Dot Devota
And The Girls Worried Terribly



Splendid the time that laid eggs in our nest!

Bending to worship the self in thin winds. At the end of the stick

the disease of numb tongues

and yet, it was the end of the stick. I have only one lung.

Give me the others, each exhalation hell reaping the benefits.


And in the wrong poem is death, from which the beginning

is a frail dessert. Bees as lively as champagne bubbling from our flutes!

I leave the table and dig a circular grave beneath the peach tree,

then dig more circular graves the size of peaches

for the fruit that doesn’t get picked to fall in.


Children holler at us, the flowers are blooming!

chained pets leaning into the sun. The child I give birth to

otherwise inappropriate in the presence of the dead,

cauldron simmering our egos

breaking the skin of the porridge

and disappearing to speak of courage,

rescuing all future inadequacies.


Prying the eye apart, I begin

with the wrong poem—we toast,


To death!

And The Girls Worried Terribly



To be invited you had to know us by our questions

fulfilling your promises by narrowly escaping each absence.

In the aftermath, hideous plant life

the gardener choking most rigorous of survivors.


He had to! It was written into our programs

dispersed by gentle hands of a breeze coming

from the penitentiary on the south side of town—we unlocked it

the community doing good work

unleashing free labor, my mismanaged consciousness

on its knees stuck in service. 


Today we release all felonies from their narrow intelligences

spooning out marrow from stronger bones.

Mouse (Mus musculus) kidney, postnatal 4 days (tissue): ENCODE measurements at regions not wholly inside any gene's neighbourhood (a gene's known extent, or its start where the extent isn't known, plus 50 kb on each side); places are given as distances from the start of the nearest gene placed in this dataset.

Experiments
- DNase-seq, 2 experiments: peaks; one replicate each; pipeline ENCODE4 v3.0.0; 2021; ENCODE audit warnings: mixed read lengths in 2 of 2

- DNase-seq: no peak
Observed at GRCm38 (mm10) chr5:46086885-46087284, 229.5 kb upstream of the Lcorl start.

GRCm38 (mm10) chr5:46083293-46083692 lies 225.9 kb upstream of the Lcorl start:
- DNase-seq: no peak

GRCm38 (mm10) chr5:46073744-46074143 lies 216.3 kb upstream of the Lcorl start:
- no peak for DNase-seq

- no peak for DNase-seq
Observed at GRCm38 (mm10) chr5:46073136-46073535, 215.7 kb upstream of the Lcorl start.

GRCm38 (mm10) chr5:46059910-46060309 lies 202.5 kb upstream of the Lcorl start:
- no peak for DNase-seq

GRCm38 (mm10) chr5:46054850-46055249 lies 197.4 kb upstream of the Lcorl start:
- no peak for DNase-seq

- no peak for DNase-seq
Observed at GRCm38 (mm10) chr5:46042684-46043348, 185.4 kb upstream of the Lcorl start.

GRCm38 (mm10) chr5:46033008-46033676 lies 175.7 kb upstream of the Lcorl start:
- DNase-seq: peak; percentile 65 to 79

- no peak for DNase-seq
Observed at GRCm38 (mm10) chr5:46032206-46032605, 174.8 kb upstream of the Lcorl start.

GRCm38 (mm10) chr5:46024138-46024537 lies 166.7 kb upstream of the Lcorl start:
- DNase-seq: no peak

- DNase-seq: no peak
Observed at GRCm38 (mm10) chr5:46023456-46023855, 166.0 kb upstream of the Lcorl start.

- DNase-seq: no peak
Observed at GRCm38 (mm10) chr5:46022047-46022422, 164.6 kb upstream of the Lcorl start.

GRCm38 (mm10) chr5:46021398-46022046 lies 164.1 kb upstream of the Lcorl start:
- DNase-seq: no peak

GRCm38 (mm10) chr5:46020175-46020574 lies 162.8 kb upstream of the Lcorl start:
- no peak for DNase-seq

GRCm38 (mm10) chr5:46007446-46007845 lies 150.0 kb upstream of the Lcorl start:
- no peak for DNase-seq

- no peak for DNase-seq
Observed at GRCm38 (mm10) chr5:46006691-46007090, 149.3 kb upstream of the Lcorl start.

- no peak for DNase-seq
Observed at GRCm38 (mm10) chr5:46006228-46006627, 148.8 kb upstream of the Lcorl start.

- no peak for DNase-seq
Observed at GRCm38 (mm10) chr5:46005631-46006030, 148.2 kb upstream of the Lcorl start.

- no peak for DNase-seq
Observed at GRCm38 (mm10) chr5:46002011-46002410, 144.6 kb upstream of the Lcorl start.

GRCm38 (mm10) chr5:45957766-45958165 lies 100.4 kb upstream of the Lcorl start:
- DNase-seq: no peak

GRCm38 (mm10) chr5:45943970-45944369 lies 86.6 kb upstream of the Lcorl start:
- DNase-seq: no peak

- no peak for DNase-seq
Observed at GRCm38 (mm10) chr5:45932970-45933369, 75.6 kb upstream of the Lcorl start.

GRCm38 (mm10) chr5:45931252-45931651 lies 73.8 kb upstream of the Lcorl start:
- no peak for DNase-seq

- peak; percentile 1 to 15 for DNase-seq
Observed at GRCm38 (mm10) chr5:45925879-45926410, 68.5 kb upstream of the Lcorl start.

The answer to “must we.”

And The Girls Worried Terribly



When the rains refused

to speak to us we brought them herbs

for their throats, a cough syrup made of blisters

from holding the reins too tightly

welts we grew afraid of even as they healed.


Celebrations pray for good weather,

the poem turning in the wind like an embarrassed weathervane 

I held my woman

by the scarf around her neck and danced

I always pick the dullest clementines

my boots filling with insults making a mess of unswept floors

where foxes discover some rare crust

some ornament of blood like the family pearls

although my family has no blood to bead

they can out cuss rain on tin roofs

poisoned with a tea made from the barn’s collapsed rubble

the chorus drowning into formation

ocean colliding with hooves from small animals.

And The Girls Worried Terribly



The celebration song velvety as mist and oil mixing

clouds hung low in the clarinet

kids tearing at their feet like scabs

I delayed the music until further notice—


the girl burping up the name of her tribe

knelt over a natural drain occurring in the earth


with a hook and one wiry strand of gray hair

fishing for her wedding band.  The hole

was one darkness

and the worms nibbling like a pair of old married vultures

was another.  She could not rescue

a circle with half of another circle.


From behind we tugged on her purple bodice

startled she rose holding the lure

and growing from the foundation

a root she wrestled out from under a house.


I held a bouquet of flowers

petals clinging to its tightly woven net.